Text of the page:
If it has more than 10,000 miles per year since new, that’s quite a high mileage vehicle and that should be reflected in the price – although know that those Mercedes diesel engines can go for hundreds of thousands of miles without issues, they’re true workhorses!
It’s also essential to take it for a thorough test drive and check how it drives, as well as other ancillary functions such as the lights, wipers and dashboard information screens work as expected.
5. Physical Inspection
Inspect the van personally (or have a professional do it) for any signs of wear and tear, rust, or mechanical issues. Ask the seller to pop the hood so you can see the engine.
If the previous owners have been living the van life full time, then it’s likely the van has been well used, in which case you should be checking that all the appliances work as expected for example.
Get up on the roof and look at the ceiling fan, then get down underneath the van, under the wheel arches and areas where water is stored in the vehicle, to check for any evidence of leaks or rust. It may be a good idea not to wear your best clothes for this van inspection day!
6. Price Comparison
Research the market price on sites like RV Trader and Van Viewer for similar models of van that have NOT been converted. This will give you an indication of what the base van may be worth. Then, depending on the extent and quality of the conversion, you can get a better idea of whether the van is valued appropriately.
You may also need a valuation on the base van for financing purposes – many RV and auto finance companies will not finance anything more than the used value of the vehicle itself.
If the van is a conversion by a company such as Storyteller Overland, or a Winnebago Revel, where all the conversion vans are similar or are done to a limited number of floorplans and specs, then you could also research the market for similar models of that particular camper van type.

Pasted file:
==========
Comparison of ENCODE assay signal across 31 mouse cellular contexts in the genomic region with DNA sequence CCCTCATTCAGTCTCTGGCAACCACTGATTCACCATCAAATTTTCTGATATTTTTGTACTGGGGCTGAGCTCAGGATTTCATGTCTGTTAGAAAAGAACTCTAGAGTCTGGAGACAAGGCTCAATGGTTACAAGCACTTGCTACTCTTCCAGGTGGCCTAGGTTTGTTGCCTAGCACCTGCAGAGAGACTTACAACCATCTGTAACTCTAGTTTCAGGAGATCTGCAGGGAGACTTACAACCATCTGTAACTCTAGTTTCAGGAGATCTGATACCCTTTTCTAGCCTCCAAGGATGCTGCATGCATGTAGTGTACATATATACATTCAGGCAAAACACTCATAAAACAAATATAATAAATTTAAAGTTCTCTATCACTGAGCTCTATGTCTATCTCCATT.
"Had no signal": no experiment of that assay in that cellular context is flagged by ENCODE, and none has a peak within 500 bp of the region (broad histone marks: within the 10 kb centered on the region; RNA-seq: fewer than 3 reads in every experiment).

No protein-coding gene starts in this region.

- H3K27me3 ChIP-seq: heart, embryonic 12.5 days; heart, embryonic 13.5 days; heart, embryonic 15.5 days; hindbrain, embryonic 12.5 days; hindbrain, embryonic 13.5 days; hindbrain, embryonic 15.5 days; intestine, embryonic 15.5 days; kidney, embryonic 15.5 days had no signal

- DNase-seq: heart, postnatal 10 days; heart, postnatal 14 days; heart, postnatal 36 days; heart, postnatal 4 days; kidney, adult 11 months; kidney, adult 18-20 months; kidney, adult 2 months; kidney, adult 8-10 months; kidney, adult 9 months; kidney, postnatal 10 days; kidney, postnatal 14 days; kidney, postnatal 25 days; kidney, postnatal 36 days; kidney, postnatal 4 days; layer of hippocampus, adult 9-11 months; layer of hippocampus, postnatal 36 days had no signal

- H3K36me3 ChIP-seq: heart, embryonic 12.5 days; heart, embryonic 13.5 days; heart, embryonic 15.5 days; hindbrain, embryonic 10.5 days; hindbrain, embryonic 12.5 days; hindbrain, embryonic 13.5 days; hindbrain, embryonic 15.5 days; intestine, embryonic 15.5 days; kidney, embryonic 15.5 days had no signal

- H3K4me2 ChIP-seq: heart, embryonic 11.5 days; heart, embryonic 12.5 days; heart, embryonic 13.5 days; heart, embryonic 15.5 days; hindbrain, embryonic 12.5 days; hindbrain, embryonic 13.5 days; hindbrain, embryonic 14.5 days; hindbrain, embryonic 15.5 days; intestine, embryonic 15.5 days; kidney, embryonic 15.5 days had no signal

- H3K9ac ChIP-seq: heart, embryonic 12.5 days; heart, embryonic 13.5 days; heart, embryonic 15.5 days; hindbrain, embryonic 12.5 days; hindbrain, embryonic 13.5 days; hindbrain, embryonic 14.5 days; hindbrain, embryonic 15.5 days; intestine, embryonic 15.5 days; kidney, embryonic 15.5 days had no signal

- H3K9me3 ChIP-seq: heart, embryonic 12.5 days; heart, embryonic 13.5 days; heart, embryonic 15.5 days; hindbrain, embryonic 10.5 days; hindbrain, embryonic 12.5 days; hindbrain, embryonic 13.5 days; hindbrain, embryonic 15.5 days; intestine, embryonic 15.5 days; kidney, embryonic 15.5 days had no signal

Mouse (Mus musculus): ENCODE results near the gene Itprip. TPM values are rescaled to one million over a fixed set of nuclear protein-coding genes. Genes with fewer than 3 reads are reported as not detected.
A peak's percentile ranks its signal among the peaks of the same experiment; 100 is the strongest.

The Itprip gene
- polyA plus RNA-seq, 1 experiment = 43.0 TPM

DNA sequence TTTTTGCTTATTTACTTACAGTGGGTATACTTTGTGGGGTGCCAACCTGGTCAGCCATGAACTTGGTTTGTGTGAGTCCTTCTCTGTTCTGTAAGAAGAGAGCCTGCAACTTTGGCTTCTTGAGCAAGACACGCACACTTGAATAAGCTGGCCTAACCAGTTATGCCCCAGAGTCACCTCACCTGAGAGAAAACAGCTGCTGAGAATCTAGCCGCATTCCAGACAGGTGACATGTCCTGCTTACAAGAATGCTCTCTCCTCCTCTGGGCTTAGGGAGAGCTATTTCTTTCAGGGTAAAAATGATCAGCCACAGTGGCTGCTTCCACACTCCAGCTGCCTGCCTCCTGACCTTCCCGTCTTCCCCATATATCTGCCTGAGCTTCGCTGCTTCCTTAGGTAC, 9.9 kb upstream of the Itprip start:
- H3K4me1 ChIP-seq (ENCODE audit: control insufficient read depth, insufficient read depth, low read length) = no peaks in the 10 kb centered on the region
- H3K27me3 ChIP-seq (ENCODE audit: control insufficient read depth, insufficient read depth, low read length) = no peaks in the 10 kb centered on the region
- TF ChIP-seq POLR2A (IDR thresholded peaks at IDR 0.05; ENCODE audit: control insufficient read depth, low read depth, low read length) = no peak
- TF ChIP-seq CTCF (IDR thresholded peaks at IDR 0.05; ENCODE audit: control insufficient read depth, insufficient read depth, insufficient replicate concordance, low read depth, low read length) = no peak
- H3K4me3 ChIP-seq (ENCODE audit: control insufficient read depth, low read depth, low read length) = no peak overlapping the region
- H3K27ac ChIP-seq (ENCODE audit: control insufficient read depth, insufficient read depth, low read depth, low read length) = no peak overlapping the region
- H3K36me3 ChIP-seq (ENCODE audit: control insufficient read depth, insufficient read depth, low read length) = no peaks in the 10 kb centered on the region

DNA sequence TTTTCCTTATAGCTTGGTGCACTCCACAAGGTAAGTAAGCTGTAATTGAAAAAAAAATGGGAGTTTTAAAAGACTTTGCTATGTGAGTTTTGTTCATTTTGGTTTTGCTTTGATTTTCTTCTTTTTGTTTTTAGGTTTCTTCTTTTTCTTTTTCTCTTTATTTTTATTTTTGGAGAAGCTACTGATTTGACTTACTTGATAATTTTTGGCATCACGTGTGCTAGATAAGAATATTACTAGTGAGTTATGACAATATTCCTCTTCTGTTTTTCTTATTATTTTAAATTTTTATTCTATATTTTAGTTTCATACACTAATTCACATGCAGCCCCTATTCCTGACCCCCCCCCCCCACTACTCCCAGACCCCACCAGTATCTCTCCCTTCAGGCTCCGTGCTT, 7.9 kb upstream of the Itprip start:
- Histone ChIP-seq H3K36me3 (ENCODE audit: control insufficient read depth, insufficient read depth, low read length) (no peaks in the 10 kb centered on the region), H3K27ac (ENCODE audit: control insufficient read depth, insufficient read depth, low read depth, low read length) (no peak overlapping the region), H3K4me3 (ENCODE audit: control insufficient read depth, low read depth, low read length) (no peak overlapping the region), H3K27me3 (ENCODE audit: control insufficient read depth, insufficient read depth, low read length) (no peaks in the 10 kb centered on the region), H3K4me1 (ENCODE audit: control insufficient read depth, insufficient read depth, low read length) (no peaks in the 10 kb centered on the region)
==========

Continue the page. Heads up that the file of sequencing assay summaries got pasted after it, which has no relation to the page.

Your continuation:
7. Registration and Insurance
This is one area so many van buyers overlook, but it’s important to ensure you are buying a vehicle you can get adequate insurance on, without spending a fortune.
Inquire about the current registration status and any implications for insuring a converted van. For example, some vans that are registered as commercial vehicles will attract a much higher insurance rate than vans registered for personal use, whether that’s just as a van, or as a van camper.
Questions about the conversion aspect of the van
These questions will naturally be easier if you’re buying a van that has come from a known company such as Winnebago, or has been converted by a popular professional van conversion company.
You should definitely have more questions for the seller if they’re selling a DIY self-build conversion van, or if you’ve never heard of the company they used to convert it.
1. Do Your Own Research
Knowledge is power!
Before you look at the van or speak to the seller, do your research and learn about things such as different types of water and electrical system (happy to help here if you want to ask me anything in the comments below), so you can assess whether they’re suitable for your needs, and whether you’re getting what you think you’re paying for.